Somedays Tim Tielman must feel pretty good about himself. You can’t blame him. Just imagine how cool it would be to have the ability to call up your lackey columnist at the local paper so that he can trumpet your “achievements” for the community to read.
That’s basically what Donn Esmonde’s column in today’s paper does. While the entire scope focuses on some of Esmonde’s viewpoints on HARBORcenter, it is riddled with little than a firm pat on the back to everyone’s favorite “urban designer”, Tim Tielman. (If Tim Tielman can be categorized as an urban planner, you can officially refer to me as a novelist. Because, you know, I write stuff. )
Portions of the column actually make strong claims in support and against HARBORcenter. In fact, Esmonde seems to understand how the project will serve as a regional draw and will ultimately service Canalside as a whole. However, bemoaning the addition of parking with the simultaneous elimination of a surface lot and introduction of an anchor project is perplexing.
Some design features of HARBORcenter are concerning, there is no denying that. The plan for the large, obtrusive bridge over Perry Street is a miss and should be reconsidered. However, the Sabres have noted their open to public input on that portion of the project and perhaps there is room for that to become a transparent skybridge or even a Whipple Truss bridge that is all the rage down by the water.
I can support Esmonde’s alleged concern over some of the design flaws; even Tielman has a right to have questions. Where they go wrong is the overall skewering of the project.
A few excerpts from Esmonde’s column read as if they were penned in an alternate universe.
“It could have used the closer public look – and guiding hand – that shaped the nearby “Lighter, Quicker, Cheaper” waterfront.” Yes, the “dumber, slower, cheaper” crowd did indeed shape the nearby waterfront property. It shaped it into empty, “functional lawns” with a hot dog stand and deck chairs.
The activity space at Canalside is wonderful. It provides plenty of room for festivals, concerts and sunbathing. But there is still nothing keeping you there on a regular basis. In fact, lingering in the area longer than 30 minutes can be quite a task to achieve. This is the type of project that will actually keep people in this neighborhood.
“Tielman also has an alternative, parking-lighter plan for the Sabres project. It humanizes the project scale, uses the existing ramp, adds another rink and more retail and keeps the waterfront connection.” Well, he does have an alternative plan but it’s little more than a hodgepodge of nonsense and various pieces you see from the HARBORcenter project.
A few of Tielman’s ideas make some sense and could fit in well at Canalside. Others a laughable – probably as laughable as he finds HARBORcenter to be. The fact that he feels that a trio of outdoor rinks build on rooftops would be a feasible option is ridiculous because that makes his project anything but year-roud. In addition, Tielman worries that HARBORcenter will choke off the Cobblestone District. Funny enough, the Cobblestone District has two massive eyesores in the form of surface lots that Tielman seems to be ignoring for his greater crusade against big box development.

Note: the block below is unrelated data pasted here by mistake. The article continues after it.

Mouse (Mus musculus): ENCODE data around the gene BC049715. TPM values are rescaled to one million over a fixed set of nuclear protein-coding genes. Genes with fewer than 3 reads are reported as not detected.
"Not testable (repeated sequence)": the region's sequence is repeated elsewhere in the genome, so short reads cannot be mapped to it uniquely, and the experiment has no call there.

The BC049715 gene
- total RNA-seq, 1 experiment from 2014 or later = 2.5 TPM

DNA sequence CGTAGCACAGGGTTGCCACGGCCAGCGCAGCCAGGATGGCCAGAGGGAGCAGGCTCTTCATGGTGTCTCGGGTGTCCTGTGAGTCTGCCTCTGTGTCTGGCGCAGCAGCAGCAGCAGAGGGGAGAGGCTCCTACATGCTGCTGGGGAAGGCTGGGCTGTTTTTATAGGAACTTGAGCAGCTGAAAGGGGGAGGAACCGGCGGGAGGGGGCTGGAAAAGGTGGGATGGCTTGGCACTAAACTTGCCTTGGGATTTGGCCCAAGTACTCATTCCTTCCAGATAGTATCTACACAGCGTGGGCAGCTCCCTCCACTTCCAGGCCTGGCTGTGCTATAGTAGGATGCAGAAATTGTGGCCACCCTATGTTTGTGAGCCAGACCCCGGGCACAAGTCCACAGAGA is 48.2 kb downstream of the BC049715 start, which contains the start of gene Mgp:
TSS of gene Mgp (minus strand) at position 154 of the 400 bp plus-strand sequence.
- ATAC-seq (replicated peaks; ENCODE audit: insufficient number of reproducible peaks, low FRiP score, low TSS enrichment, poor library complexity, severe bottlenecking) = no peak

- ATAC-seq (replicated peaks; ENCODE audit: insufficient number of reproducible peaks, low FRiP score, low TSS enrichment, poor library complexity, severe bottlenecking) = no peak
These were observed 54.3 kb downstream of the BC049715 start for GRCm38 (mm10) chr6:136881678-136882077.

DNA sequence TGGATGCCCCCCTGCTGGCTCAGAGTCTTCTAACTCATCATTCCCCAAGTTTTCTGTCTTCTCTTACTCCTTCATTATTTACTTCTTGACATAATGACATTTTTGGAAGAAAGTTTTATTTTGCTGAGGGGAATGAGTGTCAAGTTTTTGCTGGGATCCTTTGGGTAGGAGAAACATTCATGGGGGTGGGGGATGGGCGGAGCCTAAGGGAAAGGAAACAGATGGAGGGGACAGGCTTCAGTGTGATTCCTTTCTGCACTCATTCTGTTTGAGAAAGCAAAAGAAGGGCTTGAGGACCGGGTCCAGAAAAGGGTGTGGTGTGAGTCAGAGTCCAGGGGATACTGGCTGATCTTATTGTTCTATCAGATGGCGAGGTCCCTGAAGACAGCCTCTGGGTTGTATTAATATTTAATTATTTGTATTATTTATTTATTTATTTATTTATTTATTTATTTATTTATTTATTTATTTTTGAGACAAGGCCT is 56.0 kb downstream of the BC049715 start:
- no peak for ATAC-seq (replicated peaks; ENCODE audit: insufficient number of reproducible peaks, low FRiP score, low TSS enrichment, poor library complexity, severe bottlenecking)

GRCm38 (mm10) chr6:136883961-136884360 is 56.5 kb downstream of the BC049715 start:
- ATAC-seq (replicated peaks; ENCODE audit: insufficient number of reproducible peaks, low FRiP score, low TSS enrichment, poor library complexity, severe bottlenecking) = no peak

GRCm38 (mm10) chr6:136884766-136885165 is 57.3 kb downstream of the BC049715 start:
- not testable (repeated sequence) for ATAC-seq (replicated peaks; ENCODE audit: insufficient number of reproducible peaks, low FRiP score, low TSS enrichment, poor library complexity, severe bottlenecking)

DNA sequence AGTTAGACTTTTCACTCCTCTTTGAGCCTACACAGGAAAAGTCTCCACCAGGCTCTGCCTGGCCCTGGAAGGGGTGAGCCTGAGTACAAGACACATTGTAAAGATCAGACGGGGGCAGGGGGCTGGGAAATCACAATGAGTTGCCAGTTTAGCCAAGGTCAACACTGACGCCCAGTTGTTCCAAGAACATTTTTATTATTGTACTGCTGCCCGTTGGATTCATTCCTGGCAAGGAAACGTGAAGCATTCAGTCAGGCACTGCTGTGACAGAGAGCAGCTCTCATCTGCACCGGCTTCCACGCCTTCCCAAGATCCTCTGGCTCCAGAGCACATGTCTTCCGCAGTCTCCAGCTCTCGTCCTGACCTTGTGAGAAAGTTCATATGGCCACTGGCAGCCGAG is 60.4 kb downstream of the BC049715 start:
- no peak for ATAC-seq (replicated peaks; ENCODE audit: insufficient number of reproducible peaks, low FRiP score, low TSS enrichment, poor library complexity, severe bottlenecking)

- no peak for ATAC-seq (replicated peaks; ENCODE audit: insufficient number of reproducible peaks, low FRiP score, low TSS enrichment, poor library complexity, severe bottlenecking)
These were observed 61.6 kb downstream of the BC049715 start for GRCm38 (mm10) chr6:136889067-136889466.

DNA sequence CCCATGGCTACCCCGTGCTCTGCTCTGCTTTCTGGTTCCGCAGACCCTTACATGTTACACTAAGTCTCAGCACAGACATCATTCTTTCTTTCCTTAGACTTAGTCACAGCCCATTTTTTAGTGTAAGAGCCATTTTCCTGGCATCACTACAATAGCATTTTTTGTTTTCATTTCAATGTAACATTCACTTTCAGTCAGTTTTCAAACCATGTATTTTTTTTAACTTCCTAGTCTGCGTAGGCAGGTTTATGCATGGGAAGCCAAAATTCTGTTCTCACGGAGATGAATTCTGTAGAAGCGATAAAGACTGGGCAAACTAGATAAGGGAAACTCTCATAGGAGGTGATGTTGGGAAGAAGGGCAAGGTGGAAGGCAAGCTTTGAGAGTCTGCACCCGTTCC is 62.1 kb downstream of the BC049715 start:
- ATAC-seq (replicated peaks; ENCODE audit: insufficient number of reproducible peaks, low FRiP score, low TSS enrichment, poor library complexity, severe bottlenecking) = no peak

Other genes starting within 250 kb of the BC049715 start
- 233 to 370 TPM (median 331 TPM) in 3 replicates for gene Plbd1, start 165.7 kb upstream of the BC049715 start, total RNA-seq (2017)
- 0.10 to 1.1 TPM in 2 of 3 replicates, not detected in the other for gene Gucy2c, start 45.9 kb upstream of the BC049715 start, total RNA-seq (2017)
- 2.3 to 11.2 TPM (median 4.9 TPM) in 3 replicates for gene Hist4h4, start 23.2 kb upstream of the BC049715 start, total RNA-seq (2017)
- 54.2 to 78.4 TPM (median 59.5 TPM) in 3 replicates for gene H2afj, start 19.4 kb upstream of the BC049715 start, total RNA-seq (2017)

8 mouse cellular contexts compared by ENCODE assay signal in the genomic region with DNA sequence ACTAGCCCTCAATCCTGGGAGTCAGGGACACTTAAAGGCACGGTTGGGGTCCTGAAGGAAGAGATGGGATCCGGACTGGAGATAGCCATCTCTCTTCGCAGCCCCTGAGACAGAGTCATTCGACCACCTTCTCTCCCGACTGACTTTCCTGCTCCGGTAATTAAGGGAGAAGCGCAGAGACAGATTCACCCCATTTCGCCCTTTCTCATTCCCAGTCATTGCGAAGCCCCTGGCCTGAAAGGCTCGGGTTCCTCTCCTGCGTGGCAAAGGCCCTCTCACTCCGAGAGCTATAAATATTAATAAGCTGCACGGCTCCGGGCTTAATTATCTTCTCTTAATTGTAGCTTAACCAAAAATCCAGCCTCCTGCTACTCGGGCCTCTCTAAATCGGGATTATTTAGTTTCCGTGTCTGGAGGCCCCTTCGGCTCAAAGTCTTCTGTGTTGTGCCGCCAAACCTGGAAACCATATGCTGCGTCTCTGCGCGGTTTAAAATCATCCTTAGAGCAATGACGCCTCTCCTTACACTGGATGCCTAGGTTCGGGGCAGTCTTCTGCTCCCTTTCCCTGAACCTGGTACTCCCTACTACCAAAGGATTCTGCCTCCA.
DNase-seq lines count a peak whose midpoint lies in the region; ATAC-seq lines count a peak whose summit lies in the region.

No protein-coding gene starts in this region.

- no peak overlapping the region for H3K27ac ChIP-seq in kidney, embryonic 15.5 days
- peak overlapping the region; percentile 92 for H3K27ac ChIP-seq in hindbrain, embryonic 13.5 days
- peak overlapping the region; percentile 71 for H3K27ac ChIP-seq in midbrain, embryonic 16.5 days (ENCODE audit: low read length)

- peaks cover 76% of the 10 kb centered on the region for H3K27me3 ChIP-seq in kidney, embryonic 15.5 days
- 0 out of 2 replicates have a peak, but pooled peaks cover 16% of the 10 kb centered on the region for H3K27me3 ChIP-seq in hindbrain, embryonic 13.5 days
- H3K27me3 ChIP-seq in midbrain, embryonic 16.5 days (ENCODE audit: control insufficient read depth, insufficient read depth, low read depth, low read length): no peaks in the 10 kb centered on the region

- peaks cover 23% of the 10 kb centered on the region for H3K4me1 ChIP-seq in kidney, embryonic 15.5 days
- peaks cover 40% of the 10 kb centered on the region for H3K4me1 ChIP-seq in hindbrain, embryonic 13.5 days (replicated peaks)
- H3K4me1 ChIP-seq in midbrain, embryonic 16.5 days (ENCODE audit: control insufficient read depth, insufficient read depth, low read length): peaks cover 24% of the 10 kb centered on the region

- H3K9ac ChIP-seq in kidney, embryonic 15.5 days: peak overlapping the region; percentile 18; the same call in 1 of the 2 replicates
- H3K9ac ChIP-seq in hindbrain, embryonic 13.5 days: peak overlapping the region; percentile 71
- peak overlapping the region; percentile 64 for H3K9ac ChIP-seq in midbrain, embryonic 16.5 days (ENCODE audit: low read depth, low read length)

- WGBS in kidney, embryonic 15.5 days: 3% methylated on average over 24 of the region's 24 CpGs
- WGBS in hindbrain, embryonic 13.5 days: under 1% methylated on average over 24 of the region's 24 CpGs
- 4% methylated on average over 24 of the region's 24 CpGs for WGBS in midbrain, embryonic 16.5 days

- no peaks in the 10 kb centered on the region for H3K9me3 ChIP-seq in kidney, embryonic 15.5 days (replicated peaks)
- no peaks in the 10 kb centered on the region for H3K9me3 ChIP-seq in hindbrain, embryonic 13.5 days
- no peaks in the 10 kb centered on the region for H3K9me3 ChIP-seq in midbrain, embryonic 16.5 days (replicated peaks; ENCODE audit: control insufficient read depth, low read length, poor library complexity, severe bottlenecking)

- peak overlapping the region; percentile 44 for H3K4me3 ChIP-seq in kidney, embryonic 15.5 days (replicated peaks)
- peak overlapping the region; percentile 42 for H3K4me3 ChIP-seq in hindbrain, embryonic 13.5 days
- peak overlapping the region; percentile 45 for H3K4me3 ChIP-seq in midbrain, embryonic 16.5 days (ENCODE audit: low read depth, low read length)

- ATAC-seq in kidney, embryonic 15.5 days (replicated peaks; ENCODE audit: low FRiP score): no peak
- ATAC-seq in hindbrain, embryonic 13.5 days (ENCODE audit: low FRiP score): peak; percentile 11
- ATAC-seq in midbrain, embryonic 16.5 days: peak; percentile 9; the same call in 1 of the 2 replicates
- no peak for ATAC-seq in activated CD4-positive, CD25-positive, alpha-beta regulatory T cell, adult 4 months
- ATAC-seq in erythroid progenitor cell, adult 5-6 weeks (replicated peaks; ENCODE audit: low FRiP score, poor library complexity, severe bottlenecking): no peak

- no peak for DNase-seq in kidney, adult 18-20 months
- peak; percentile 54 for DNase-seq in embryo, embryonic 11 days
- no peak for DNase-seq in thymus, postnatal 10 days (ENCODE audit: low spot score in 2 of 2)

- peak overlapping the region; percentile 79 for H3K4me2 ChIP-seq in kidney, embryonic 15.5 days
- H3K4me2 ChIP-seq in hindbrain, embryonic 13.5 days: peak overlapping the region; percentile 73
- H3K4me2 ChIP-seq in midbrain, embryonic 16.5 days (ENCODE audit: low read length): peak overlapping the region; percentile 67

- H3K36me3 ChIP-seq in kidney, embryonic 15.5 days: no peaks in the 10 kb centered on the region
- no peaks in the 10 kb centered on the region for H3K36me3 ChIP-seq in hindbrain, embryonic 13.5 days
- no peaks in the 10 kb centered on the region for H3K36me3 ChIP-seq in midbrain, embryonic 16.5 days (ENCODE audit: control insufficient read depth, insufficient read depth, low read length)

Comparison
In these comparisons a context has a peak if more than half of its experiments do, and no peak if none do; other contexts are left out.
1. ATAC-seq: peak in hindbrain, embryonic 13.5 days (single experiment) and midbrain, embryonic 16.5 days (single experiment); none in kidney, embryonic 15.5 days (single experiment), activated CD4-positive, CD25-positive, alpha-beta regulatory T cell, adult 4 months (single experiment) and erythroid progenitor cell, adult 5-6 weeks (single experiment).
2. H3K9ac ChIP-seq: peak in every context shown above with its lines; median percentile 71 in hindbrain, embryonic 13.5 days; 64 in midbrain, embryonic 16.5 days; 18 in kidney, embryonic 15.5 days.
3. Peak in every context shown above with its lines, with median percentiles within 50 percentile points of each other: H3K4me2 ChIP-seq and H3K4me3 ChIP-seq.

Tileman’s own blog calls HARBORcenter “The Parking Ramp We Will All Live To Regret” when he’s also such a proponent of “The Waterfront We Deserve”. Well Tim, at some point we deserve things to do. So pick a lane. Maybe you could be proactive rather than reactive for once and put together a group to build part of this project on a parcel at Canalside or even in the Cobblestone District. Prove you’re capable of action and progress rather than simply standing in the way of any semblance of the two.
I wrote about the benefits of this project ten days ago. It is a multifaceted attraction that will provide year-round activity. So long as Tielman doesn’t have a coronary over the design of the Canalside market, this project will not only provide nearby parking but serve as a compliment to that. Perhaps this is just too big-box for a crowd that fought so hard to halt Bass Pro.
Seeing Esmonde endorse Tielman’s ideas is no surprise to me. He’s made quite a habit of this lately. What’s pathetic is that Esmonde and Tielman have teamed up to attack a project that has the green light and is certain to bring activity to a key portion of the city. All the while one of the neighborhoods they’re attempting to protect continues to languish with one block of buildings that are barely 50% occupied.
Maybe if this duo took their soap box to the two surface lots in the Cobblestone District they could not only make a difference but maybe they’d even do the city a service.
It is time that everyone with a vested interest in Buffalo’s waterfront took a look at the big picture. The time for the light and cheap approach is gone. The faux canals will be historically aligned, the cobblestone streets follow their original paths and there is more than enough public space waiting to be built upon.
Construction and planning at Canalside is about to reach a critical point in which the small, ancillary projects come to an end and the next step of the project begins. Like it or not, the next step calls for buildings, retail and other things to do (what a novel concept). But building out the neighborhood to include things to do is the next step of the process. HARBORcenter (and One Canalside) just happen to be the first pieces of the puzzle.